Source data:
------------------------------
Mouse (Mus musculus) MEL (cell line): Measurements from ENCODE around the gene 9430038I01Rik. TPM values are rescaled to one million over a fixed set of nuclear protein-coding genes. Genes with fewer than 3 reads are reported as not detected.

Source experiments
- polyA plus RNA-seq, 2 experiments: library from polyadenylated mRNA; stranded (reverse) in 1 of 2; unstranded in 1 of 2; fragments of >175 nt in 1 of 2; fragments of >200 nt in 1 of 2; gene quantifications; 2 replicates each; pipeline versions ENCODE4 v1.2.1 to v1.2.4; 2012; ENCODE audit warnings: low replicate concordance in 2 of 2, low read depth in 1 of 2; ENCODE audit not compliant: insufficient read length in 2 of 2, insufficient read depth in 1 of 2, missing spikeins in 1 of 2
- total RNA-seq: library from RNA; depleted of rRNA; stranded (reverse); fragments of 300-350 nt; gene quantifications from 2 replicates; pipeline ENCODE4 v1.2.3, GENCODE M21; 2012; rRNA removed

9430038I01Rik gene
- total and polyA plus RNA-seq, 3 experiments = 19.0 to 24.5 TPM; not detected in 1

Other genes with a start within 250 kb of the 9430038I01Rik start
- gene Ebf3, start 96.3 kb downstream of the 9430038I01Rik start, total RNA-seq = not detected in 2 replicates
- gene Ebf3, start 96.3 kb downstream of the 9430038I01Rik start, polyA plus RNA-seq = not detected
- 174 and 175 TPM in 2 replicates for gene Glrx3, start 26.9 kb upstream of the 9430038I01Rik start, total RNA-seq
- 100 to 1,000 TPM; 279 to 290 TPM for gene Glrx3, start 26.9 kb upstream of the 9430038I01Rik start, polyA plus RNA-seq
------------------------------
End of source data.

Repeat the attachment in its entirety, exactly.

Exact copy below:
Mouse (Mus musculus) MEL (cell line): Measurements from ENCODE around the gene 9430038I01Rik. TPM values are rescaled to one million over a fixed set of nuclear protein-coding genes. Genes with fewer than 3 reads are reported as not detected.

Source experiments
- polyA plus RNA-seq, 2 experiments: library from polyadenylated mRNA; stranded (reverse) in 1 of 2; unstranded in 1 of 2; fragments of >175 nt in 1 of 2; fragments of >200 nt in 1 of 2; gene quantifications; 2 replicates each; pipeline versions ENCODE4 v1.2.1 to v1.2.4; 2012; ENCODE audit warnings: low replicate concordance in 2 of 2, low read depth in 1 of 2; ENCODE audit not compliant: insufficient read length in 2 of 2, insufficient read depth in 1 of 2, missing spikeins in 1 of 2
- total RNA-seq: library from RNA; depleted of rRNA; stranded (reverse); fragments of 300-350 nt; gene quantifications from 2 replicates; pipeline ENCODE4 v1.2.3, GENCODE M21; 2012; rRNA removed

9430038I01Rik gene
- total and polyA plus RNA-seq, 3 experiments = 19.0 to 24.5 TPM; not detected in 1

Other genes with a start within 250 kb of the 9430038I01Rik start
- gene Ebf3, start 96.3 kb downstream of the 9430038I01Rik start, total RNA-seq = not detected in 2 replicates
- gene Ebf3, start 96.3 kb downstream of the 9430038I01Rik start, polyA plus RNA-seq = not detected
- 174 and 175 TPM in 2 replicates for gene Glrx3, start 26.9 kb upstream of the 9430038I01Rik start, total RNA-seq
- 100 to 1,000 TPM; 279 to 290 TPM for gene Glrx3, start 26.9 kb upstream of the 9430038I01Rik start, polyA plus RNA-seq